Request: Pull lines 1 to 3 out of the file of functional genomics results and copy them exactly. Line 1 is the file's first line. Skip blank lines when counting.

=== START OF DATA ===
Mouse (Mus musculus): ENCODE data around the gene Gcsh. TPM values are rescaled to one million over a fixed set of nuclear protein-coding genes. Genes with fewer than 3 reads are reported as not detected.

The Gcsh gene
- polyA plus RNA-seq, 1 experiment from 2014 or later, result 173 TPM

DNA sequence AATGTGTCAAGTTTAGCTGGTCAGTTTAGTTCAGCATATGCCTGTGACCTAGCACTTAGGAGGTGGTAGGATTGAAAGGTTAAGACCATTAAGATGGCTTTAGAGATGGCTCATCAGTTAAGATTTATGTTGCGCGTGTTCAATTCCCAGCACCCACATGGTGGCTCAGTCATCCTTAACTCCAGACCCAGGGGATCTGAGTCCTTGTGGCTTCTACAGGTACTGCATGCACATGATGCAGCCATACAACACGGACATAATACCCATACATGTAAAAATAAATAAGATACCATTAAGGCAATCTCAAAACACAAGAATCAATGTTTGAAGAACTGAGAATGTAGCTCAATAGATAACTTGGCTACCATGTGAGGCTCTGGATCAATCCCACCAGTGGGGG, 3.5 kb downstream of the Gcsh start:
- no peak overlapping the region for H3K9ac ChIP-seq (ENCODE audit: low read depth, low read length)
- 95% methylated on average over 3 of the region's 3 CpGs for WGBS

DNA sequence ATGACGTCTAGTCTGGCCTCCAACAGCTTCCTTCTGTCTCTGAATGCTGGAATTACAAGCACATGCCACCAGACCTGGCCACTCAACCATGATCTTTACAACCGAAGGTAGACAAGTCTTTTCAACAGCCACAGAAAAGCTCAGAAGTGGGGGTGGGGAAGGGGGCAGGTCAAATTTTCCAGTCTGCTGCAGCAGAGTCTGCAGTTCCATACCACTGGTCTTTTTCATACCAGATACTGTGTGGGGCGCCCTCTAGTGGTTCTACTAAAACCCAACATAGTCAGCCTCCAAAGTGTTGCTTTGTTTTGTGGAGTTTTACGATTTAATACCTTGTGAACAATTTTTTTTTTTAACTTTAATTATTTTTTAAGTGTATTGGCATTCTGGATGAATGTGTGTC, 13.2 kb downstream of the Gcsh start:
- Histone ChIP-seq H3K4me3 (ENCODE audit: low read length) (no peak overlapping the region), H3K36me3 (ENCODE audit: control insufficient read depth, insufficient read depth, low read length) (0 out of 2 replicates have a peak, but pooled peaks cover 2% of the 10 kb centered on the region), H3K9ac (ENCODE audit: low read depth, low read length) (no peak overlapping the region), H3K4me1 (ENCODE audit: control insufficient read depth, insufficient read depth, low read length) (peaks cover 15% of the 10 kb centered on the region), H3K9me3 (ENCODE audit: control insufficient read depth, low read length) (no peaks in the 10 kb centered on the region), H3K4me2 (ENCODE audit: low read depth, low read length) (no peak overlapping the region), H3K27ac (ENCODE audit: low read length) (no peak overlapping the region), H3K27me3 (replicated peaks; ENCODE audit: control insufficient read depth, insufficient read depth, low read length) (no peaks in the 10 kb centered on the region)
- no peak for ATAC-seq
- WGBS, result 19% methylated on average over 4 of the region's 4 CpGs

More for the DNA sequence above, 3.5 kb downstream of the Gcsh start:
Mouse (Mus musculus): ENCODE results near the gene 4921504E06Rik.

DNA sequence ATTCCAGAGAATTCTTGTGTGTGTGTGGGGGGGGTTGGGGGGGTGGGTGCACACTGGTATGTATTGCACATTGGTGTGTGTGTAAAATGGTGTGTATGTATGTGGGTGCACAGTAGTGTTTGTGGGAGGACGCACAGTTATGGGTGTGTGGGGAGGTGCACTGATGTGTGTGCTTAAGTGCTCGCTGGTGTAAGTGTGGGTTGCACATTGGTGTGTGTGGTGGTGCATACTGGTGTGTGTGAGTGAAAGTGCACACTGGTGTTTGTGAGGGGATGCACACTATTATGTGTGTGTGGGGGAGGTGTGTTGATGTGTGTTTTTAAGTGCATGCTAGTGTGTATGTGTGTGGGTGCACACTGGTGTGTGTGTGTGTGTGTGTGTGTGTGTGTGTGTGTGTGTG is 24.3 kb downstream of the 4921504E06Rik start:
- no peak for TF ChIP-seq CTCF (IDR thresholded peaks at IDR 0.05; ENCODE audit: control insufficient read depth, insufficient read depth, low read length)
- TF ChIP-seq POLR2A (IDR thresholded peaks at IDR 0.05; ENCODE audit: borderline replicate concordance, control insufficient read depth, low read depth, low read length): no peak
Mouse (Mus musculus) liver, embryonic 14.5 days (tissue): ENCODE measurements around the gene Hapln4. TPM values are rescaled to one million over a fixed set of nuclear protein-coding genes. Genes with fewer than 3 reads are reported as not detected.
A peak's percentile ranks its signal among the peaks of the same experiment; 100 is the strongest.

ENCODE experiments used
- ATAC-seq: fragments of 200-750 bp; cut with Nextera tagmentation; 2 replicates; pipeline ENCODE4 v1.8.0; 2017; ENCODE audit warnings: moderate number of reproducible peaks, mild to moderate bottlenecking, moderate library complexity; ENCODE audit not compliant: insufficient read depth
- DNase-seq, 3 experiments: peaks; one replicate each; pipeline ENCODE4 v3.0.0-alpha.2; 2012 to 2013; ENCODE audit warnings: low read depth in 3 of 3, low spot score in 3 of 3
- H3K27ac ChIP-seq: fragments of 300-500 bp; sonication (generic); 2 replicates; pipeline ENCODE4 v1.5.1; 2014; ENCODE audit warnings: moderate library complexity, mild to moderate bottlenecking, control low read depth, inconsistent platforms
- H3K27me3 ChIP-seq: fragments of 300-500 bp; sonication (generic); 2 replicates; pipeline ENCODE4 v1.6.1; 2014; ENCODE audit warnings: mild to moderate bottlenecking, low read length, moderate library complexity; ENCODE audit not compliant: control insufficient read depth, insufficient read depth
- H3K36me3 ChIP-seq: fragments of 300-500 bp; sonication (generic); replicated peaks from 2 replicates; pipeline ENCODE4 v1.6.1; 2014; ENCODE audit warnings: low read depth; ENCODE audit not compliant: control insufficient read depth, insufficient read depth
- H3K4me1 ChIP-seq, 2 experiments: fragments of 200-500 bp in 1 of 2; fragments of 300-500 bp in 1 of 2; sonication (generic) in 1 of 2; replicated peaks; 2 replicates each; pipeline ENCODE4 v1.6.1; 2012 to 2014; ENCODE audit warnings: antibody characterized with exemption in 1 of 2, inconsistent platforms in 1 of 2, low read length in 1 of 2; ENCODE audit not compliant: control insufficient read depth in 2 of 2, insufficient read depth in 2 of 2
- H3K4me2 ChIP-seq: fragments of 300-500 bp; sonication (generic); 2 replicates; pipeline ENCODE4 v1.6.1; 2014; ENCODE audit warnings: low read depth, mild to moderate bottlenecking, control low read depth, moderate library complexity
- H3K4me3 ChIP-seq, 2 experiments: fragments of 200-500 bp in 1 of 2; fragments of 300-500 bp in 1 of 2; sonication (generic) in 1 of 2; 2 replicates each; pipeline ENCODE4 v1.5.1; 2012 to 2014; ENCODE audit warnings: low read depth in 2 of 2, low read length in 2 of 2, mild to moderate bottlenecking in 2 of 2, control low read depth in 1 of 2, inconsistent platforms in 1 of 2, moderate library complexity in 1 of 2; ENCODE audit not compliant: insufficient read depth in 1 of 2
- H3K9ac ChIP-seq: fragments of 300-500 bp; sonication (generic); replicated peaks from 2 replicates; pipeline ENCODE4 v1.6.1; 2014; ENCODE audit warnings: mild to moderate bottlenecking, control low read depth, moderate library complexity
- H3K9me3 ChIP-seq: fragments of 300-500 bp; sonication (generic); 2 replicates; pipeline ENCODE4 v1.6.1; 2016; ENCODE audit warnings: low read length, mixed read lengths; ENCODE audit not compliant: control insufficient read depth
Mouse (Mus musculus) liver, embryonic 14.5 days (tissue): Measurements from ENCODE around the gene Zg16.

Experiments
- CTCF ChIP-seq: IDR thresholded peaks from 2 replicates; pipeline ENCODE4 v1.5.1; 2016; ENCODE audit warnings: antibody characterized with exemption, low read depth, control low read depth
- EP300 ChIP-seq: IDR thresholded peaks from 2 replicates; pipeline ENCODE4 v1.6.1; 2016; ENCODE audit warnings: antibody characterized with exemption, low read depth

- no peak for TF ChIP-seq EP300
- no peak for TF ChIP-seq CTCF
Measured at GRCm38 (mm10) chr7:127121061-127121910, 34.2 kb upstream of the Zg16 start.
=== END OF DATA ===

Mouse (Mus musculus): ENCODE data around the gene Gcsh. TPM values are rescaled to one million over a fixed set of nuclear protein-coding genes. Genes with fewer than 3 reads are reported as not detected.

The Gcsh gene
- polyA plus RNA-seq, 1 experiment from 2014 or later, result 173 TPM